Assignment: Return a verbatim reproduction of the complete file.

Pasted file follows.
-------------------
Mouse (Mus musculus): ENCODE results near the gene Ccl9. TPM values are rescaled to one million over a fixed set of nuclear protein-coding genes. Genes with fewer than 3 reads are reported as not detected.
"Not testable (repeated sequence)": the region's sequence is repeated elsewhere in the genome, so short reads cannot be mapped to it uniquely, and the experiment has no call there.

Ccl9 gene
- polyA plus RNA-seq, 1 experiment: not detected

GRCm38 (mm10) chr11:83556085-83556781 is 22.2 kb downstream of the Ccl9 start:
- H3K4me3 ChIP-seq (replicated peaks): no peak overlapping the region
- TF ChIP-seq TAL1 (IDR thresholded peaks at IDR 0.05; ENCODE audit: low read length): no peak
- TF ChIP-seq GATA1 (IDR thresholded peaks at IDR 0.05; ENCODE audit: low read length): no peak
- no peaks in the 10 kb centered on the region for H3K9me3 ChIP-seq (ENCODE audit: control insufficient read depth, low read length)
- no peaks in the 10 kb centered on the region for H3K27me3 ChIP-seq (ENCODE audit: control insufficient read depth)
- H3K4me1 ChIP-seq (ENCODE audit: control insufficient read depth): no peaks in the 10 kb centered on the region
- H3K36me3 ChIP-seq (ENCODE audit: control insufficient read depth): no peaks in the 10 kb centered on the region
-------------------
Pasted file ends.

Mouse (Mus musculus): ENCODE results near the gene Ccl9. TPM values are rescaled to one million over a fixed set of nuclear protein-coding genes. Genes with fewer than 3 reads are reported as not detected.
"Not testable (repeated sequence)": the region's sequence is repeated elsewhere in the genome, so short reads cannot be mapped to it uniquely, and the experiment has no call there.

Ccl9 gene
- polyA plus RNA-seq, 1 experiment: not detected

GRCm38 (mm10) chr11:83556085-83556781 is 22.2 kb downstream of the Ccl9 start:
- H3K4me3 ChIP-seq (replicated peaks): no peak overlapping the region
- TF ChIP-seq TAL1 (IDR thresholded peaks at IDR 0.05; ENCODE audit: low read length): no peak
- TF ChIP-seq GATA1 (IDR thresholded peaks at IDR 0.05; ENCODE audit: low read length): no peak
- no peaks in the 10 kb centered on the region for H3K9me3 ChIP-seq (ENCODE audit: control insufficient read depth, low read length)
- no peaks in the 10 kb centered on the region for H3K27me3 ChIP-seq (ENCODE audit: control insufficient read depth)
- H3K4me1 ChIP-seq (ENCODE audit: control insufficient read depth): no peaks in the 10 kb centered on the region
- H3K36me3 ChIP-seq (ENCODE audit: control insufficient read depth): no peaks in the 10 kb centered on the region